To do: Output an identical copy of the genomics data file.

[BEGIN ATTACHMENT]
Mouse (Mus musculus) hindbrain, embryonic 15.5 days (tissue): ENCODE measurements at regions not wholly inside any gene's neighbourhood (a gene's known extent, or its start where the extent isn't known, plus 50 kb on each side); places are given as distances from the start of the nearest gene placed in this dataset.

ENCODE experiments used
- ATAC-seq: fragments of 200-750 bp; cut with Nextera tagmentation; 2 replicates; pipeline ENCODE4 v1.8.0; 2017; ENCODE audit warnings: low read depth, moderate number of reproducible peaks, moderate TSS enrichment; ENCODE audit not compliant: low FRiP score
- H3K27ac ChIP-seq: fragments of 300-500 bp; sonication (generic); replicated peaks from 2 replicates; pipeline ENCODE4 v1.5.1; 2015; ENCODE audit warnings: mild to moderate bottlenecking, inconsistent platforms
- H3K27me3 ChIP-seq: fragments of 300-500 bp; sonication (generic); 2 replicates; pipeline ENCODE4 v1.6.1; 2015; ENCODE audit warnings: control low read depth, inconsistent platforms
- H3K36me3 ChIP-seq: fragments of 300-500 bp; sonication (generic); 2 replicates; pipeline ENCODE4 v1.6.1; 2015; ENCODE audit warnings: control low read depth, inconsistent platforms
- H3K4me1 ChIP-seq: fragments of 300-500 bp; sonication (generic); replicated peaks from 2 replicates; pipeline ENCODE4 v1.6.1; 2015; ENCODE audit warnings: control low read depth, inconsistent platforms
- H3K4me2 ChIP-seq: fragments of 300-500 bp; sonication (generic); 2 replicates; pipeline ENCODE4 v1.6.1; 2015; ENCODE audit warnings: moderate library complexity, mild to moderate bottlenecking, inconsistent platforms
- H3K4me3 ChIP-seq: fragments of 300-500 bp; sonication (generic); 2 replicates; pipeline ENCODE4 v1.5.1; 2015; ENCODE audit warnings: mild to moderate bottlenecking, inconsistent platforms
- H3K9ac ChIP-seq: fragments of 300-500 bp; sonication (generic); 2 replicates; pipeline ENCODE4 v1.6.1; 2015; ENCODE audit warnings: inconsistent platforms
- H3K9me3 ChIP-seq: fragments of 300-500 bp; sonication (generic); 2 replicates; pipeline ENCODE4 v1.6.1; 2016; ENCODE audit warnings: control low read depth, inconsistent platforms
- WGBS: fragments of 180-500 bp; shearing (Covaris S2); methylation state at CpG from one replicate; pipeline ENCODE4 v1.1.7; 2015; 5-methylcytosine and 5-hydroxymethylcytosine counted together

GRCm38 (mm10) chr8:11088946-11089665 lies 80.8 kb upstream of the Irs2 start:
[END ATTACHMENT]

Mouse (Mus musculus) hindbrain, embryonic 15.5 days (tissue): ENCODE measurements at regions not wholly inside any gene's neighbourhood (a gene's known extent, or its start where the extent isn't known, plus 50 kb on each side); places are given as distances from the start of the nearest gene placed in this dataset.

ENCODE experiments used
- ATAC-seq: fragments of 200-750 bp; cut with Nextera tagmentation; 2 replicates; pipeline ENCODE4 v1.8.0; 2017; ENCODE audit warnings: low read depth, moderate number of reproducible peaks, moderate TSS enrichment; ENCODE audit not compliant: low FRiP score
- H3K27ac ChIP-seq: fragments of 300-500 bp; sonication (generic); replicated peaks from 2 replicates; pipeline ENCODE4 v1.5.1; 2015; ENCODE audit warnings: mild to moderate bottlenecking, inconsistent platforms
- H3K27me3 ChIP-seq: fragments of 300-500 bp; sonication (generic); 2 replicates; pipeline ENCODE4 v1.6.1; 2015; ENCODE audit warnings: control low read depth, inconsistent platforms
- H3K36me3 ChIP-seq: fragments of 300-500 bp; sonication (generic); 2 replicates; pipeline ENCODE4 v1.6.1; 2015; ENCODE audit warnings: control low read depth, inconsistent platforms
- H3K4me1 ChIP-seq: fragments of 300-500 bp; sonication (generic); replicated peaks from 2 replicates; pipeline ENCODE4 v1.6.1; 2015; ENCODE audit warnings: control low read depth, inconsistent platforms
- H3K4me2 ChIP-seq: fragments of 300-500 bp; sonication (generic); 2 replicates; pipeline ENCODE4 v1.6.1; 2015; ENCODE audit warnings: moderate library complexity, mild to moderate bottlenecking, inconsistent platforms
- H3K4me3 ChIP-seq: fragments of 300-500 bp; sonication (generic); 2 replicates; pipeline ENCODE4 v1.5.1; 2015; ENCODE audit warnings: mild to moderate bottlenecking, inconsistent platforms
- H3K9ac ChIP-seq: fragments of 300-500 bp; sonication (generic); 2 replicates; pipeline ENCODE4 v1.6.1; 2015; ENCODE audit warnings: inconsistent platforms
- H3K9me3 ChIP-seq: fragments of 300-500 bp; sonication (generic); 2 replicates; pipeline ENCODE4 v1.6.1; 2016; ENCODE audit warnings: control low read depth, inconsistent platforms
- WGBS: fragments of 180-500 bp; shearing (Covaris S2); methylation state at CpG from one replicate; pipeline ENCODE4 v1.1.7; 2015; 5-methylcytosine and 5-hydroxymethylcytosine counted together

GRCm38 (mm10) chr8:11088946-11089665 lies 80.8 kb upstream of the Irs2 start: